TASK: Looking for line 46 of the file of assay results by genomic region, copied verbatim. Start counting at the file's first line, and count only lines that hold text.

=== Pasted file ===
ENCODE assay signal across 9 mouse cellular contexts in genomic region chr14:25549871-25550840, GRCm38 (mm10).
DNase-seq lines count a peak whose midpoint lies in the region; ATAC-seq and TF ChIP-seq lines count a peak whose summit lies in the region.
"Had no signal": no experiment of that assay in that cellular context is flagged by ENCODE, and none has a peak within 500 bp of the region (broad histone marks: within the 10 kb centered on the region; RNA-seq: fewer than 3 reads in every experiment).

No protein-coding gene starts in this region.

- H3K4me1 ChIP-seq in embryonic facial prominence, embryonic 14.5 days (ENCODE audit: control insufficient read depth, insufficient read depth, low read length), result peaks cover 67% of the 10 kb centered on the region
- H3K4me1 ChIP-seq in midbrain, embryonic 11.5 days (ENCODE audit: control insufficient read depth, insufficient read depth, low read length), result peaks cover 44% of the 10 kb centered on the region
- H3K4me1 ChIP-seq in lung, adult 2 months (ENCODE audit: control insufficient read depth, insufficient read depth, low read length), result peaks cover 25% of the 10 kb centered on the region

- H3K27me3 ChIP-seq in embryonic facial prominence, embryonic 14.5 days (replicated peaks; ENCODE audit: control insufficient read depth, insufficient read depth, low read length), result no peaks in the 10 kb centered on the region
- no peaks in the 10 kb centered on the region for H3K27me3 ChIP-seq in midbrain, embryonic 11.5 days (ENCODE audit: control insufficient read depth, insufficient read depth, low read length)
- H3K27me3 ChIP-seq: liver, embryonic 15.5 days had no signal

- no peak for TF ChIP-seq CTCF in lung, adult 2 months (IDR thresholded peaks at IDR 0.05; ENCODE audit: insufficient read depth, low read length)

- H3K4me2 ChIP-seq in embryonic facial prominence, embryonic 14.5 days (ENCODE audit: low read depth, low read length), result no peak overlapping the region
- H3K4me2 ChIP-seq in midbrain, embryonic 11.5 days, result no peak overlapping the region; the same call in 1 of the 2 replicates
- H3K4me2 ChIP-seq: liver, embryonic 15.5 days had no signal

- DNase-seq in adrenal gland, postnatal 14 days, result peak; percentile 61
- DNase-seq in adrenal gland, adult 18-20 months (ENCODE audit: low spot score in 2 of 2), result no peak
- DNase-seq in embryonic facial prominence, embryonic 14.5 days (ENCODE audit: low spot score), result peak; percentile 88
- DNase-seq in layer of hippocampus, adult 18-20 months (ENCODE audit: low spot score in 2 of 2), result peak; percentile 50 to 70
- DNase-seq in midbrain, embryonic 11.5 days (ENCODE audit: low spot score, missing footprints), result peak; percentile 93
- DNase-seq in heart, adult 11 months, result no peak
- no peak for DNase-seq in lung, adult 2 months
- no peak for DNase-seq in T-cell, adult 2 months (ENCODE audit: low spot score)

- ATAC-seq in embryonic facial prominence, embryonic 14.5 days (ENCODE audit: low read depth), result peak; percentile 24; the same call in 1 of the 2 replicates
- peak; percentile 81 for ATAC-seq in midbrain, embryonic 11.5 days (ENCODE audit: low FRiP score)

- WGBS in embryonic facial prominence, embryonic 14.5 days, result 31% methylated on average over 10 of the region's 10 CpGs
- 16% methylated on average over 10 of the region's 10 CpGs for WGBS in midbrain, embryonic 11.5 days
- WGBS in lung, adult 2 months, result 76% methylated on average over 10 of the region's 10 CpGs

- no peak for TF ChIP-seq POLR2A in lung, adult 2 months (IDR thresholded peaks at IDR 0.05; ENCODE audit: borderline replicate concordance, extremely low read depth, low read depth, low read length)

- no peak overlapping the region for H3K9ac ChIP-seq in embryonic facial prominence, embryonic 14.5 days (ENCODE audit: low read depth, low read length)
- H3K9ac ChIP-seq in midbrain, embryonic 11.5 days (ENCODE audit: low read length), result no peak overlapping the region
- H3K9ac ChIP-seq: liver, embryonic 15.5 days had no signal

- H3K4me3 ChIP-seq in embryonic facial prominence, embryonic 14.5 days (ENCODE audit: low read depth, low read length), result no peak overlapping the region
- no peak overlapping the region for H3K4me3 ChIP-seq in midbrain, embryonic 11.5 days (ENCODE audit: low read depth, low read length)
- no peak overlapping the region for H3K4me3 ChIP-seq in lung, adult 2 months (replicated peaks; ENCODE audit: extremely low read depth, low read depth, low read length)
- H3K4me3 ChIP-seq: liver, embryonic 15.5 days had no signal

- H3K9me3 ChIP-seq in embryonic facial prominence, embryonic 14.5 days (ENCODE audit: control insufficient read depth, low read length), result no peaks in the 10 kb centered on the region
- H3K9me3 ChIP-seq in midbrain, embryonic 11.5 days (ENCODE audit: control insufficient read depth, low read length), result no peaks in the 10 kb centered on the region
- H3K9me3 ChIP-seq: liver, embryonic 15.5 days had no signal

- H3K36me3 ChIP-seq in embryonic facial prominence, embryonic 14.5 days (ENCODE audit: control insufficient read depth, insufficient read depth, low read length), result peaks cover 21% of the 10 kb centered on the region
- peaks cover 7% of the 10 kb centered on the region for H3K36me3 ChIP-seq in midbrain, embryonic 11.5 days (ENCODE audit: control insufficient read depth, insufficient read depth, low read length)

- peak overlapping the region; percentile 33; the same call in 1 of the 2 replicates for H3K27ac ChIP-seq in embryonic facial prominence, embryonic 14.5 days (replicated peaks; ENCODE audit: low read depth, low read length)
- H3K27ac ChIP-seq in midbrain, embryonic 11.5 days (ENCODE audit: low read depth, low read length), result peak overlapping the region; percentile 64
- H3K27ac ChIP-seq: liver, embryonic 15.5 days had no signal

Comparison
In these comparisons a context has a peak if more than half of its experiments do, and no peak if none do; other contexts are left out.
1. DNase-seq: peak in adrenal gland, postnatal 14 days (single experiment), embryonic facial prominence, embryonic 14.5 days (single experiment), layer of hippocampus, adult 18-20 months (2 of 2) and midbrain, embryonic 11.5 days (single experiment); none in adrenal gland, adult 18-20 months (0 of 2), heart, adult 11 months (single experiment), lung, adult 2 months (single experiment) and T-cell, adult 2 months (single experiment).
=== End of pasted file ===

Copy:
1. DNase-seq: peak in adrenal gland, postnatal 14 days (single experiment), embryonic facial prominence, embryonic 14.5 days (single experiment), layer of hippocampus, adult 18-20 months (2 of 2) and midbrain, embryonic 11.5 days (single experiment); none in adrenal gland, adult 18-20 months (0 of 2), heart, adult 11 months (single experiment), lung, adult 2 months (single experiment) and T-cell, adult 2 months (single experiment).